Semin Reprod Med 2016; 34(05): 273-279
DOI: 10.1055/s-0036-1592066
Review Article
Thieme Medical Publishers 333 Seventh Avenue, New York, NY 10001, USA.

Zika Virus–Associated Neurological Disease in the Adult: Guillain–Barré Syndrome, Encephalitis, and Myelitis

Laura S. Muñoz
1  Department of Neurology, Johns Hopkins University School of Medicine, Baltimore, Maryland
,
Paula Barreras
1  Department of Neurology, Johns Hopkins University School of Medicine, Baltimore, Maryland
,
Carlos A. Pardo
1  Department of Neurology, Johns Hopkins University School of Medicine, Baltimore, Maryland
› Author Affiliations
Further Information

Publication History

Publication Date:
09 September 2016 (eFirst)

Abstract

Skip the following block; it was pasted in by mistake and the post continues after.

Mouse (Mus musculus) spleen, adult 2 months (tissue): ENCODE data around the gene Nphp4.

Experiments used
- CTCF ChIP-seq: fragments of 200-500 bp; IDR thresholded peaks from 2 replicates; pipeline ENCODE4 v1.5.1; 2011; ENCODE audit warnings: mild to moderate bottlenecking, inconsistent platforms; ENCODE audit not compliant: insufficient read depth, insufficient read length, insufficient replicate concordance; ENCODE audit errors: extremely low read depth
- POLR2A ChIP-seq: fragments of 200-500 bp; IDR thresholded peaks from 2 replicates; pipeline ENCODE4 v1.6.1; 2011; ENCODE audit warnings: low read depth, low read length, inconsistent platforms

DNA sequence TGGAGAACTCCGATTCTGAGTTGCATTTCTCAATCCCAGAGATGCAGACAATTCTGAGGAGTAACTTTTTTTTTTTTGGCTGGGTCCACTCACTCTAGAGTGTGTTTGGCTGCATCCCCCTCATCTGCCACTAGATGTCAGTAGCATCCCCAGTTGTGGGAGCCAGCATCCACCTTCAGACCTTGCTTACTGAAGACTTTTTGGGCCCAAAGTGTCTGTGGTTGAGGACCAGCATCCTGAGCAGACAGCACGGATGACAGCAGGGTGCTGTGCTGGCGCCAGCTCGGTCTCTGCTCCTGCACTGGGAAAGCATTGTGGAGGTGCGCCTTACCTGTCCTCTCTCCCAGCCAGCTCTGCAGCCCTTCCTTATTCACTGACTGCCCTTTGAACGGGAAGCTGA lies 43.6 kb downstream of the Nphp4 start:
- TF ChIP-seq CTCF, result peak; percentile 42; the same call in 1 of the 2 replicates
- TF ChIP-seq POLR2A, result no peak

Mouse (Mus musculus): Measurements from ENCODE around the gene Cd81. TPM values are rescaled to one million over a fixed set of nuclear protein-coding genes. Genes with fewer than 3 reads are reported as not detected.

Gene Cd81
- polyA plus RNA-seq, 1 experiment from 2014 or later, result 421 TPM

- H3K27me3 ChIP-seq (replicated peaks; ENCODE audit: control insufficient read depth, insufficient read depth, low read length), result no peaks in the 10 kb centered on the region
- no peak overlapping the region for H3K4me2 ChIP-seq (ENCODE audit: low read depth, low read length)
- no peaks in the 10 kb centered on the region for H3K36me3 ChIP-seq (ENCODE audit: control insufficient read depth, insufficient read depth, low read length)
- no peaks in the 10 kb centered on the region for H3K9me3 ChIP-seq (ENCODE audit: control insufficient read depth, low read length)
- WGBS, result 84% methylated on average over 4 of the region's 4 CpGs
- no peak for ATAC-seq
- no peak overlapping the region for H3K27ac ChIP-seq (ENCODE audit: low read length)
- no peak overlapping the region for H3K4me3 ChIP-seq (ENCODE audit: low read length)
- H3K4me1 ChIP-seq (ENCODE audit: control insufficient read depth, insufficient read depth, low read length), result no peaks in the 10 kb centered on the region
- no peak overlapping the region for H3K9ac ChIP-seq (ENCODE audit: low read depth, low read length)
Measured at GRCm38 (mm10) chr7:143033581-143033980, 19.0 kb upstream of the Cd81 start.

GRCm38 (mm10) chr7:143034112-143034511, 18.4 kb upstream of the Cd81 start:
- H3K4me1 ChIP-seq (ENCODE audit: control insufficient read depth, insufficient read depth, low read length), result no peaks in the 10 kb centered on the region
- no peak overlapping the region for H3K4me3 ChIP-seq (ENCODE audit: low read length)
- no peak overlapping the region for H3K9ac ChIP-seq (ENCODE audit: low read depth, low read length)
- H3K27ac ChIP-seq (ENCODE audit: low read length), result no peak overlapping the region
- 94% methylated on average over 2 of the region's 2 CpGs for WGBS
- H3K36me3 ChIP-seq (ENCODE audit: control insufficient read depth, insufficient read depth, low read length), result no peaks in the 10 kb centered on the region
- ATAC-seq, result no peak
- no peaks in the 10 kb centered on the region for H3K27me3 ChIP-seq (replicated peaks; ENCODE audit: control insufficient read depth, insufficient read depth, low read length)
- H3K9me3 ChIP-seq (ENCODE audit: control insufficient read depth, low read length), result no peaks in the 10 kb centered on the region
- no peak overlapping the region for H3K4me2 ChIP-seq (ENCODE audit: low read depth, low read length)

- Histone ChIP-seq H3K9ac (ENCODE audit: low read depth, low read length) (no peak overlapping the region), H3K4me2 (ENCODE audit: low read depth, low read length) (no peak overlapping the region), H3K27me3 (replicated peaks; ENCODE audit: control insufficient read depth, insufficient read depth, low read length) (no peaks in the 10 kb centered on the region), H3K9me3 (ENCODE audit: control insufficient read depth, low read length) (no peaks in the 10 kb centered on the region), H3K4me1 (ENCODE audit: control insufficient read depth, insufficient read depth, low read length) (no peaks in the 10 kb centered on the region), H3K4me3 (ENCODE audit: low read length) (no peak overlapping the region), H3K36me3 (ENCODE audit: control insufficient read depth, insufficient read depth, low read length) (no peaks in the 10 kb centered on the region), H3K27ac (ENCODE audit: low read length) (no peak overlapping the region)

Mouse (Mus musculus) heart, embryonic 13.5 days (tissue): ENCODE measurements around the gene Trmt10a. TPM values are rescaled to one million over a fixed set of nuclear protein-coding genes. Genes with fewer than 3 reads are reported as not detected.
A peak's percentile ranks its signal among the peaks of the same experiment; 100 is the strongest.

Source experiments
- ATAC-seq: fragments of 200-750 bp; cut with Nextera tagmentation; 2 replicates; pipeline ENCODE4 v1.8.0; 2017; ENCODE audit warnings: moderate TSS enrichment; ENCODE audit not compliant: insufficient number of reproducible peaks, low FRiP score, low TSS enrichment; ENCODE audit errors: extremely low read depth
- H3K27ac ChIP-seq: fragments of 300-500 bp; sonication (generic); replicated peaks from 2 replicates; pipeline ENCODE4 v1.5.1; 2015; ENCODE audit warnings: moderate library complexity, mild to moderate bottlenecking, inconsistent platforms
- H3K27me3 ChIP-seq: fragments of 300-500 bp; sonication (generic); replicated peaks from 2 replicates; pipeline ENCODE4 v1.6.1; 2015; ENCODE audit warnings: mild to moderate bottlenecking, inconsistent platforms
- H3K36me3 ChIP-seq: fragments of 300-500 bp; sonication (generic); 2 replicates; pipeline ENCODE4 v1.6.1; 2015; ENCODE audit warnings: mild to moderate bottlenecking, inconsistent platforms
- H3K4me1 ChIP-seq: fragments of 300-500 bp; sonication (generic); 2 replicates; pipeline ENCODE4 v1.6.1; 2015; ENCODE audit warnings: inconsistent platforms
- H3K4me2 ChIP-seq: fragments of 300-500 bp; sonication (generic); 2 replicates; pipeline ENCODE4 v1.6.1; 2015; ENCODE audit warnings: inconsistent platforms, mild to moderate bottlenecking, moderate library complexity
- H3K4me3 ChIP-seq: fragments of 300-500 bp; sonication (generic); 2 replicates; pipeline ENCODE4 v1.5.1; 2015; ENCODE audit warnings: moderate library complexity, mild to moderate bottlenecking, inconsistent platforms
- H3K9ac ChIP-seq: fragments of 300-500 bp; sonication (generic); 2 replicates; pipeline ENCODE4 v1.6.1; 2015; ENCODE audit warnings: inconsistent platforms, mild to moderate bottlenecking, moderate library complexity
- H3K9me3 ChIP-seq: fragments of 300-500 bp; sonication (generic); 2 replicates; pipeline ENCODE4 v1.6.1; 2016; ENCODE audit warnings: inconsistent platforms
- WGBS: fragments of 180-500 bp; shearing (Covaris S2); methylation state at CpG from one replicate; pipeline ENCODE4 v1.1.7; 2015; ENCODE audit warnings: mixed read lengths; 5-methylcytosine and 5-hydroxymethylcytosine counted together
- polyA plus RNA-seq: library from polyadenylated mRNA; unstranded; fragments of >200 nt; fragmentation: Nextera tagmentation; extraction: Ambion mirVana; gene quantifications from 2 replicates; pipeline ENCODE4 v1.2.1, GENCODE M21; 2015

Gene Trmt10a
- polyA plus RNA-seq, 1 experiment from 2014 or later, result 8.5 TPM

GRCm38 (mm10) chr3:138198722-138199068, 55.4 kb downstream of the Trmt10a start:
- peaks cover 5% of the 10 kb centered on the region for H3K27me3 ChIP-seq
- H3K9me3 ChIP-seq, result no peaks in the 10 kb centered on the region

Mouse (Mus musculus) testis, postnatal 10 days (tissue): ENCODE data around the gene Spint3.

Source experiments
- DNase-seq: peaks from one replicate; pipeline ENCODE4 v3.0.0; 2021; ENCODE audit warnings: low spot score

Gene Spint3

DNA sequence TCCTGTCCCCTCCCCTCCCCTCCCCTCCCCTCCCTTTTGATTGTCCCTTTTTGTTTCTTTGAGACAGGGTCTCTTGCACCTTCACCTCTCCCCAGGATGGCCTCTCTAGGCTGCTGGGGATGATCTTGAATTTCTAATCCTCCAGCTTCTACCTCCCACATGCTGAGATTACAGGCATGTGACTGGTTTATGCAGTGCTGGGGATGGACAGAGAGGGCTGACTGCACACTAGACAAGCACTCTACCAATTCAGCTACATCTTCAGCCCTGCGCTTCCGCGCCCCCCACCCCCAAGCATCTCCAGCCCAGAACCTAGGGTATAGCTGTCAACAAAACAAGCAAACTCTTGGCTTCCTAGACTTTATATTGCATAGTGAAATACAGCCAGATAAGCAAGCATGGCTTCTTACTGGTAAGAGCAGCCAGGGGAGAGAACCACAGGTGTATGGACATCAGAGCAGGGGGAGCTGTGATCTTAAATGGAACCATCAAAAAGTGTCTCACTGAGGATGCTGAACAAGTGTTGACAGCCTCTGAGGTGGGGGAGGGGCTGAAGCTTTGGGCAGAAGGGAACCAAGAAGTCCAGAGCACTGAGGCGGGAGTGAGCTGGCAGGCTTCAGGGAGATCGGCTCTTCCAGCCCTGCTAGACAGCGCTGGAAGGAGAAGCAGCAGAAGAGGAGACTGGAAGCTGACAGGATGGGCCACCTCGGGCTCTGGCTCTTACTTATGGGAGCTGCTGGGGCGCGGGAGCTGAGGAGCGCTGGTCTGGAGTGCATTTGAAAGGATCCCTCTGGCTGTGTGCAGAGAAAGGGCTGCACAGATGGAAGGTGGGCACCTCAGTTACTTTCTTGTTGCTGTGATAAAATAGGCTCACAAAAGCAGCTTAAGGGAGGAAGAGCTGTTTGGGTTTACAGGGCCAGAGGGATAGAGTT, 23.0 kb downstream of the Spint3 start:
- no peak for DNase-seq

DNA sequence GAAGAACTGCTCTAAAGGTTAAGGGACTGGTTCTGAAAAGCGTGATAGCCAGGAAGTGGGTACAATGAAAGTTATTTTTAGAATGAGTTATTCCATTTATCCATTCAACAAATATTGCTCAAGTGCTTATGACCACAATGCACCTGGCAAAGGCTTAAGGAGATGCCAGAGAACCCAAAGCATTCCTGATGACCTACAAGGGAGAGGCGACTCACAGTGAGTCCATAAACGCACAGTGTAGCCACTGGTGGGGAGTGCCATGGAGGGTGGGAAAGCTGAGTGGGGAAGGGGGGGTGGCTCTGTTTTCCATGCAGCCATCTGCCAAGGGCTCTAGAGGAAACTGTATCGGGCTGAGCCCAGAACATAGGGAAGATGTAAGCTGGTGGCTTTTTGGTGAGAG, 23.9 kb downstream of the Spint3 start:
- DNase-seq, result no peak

Zika virus (ZIKV) has caused a major infection outbreak in the Americas since 2015. In parallel with the ZIKV epidemic, an increase in cases of neurological disorders which include Guillain–Barré syndrome (GBS), encephalitis, and myelitis have been linked to the infection. We reviewed the evidence suggesting a relationship between ZIKV and neurological disorders in adults. A search of the literature supporting such link included databases such as PubMed and the World Health Organization (WHO) surveillance system. Through June 1, 2016, 761 publications were available on PubMed using the search word “Zika.” Among those publications as well as surveillance reports released by the WHO and other health organizations, 20 articles linked ZIKV with neurological complications other than microcephaly. They corresponded to population and surveillance studies (n = 7), case reports (n = 9), case series (n = 3), and case–control studies (n = 1). Articles were also included if they provided information related to possible mechanisms of ZIKV neuropathogenesis. Evidence based on epidemiological and virological information supports the hypothesis that ZIKV infection is associated with GBS. Although cases of encephalopathy and myelitis have also been linked to ZIKV infection, the evidence is scarce and there is a need for virological, epidemiological, and controlled studies to better characterize such relationship.